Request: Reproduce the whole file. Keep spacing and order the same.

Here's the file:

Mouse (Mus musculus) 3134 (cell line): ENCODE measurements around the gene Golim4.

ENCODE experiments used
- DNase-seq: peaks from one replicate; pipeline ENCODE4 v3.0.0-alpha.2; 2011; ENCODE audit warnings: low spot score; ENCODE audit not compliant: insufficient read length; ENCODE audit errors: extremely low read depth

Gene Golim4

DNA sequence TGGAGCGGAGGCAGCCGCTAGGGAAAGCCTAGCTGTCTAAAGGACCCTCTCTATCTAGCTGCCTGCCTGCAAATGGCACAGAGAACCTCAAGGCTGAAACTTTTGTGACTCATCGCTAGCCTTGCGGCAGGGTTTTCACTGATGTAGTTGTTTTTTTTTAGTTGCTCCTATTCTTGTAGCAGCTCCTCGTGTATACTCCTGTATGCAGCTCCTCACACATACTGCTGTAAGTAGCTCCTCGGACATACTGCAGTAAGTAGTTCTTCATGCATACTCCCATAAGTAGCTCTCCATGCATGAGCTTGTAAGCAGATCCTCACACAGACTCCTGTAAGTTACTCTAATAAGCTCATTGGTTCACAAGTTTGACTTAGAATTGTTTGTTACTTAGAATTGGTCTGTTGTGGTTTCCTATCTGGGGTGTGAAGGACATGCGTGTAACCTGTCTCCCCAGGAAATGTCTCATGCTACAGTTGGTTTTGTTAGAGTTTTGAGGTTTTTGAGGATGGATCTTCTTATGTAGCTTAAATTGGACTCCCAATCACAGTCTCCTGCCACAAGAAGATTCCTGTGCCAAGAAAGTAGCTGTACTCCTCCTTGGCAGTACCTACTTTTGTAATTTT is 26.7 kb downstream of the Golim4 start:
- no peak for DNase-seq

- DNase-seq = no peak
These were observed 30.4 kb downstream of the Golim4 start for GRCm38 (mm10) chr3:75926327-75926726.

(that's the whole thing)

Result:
Mouse (Mus musculus) 3134 (cell line): ENCODE measurements around the gene Golim4.

ENCODE experiments used
- DNase-seq: peaks from one replicate; pipeline ENCODE4 v3.0.0-alpha.2; 2011; ENCODE audit warnings: low spot score; ENCODE audit not compliant: insufficient read length; ENCODE audit errors: extremely low read depth

Gene Golim4

DNA sequence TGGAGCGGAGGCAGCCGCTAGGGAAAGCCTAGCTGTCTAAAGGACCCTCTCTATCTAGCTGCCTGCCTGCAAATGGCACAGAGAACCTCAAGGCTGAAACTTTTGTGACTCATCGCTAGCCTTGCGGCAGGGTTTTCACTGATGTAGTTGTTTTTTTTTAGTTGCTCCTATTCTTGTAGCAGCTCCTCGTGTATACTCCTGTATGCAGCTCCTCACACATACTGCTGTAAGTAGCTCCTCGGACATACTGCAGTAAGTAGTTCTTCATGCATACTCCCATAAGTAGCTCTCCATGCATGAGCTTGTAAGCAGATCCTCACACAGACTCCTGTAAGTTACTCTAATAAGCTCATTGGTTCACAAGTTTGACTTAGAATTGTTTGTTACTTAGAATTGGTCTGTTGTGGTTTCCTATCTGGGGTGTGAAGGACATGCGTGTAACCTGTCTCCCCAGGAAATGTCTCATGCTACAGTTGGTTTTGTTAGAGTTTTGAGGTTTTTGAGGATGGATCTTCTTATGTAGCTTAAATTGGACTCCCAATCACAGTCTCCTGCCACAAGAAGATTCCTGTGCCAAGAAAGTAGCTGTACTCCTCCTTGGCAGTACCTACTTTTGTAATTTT is 26.7 kb downstream of the Golim4 start:
- no peak for DNase-seq

- DNase-seq = no peak
These were observed 30.4 kb downstream of the Golim4 start for GRCm38 (mm10) chr3:75926327-75926726.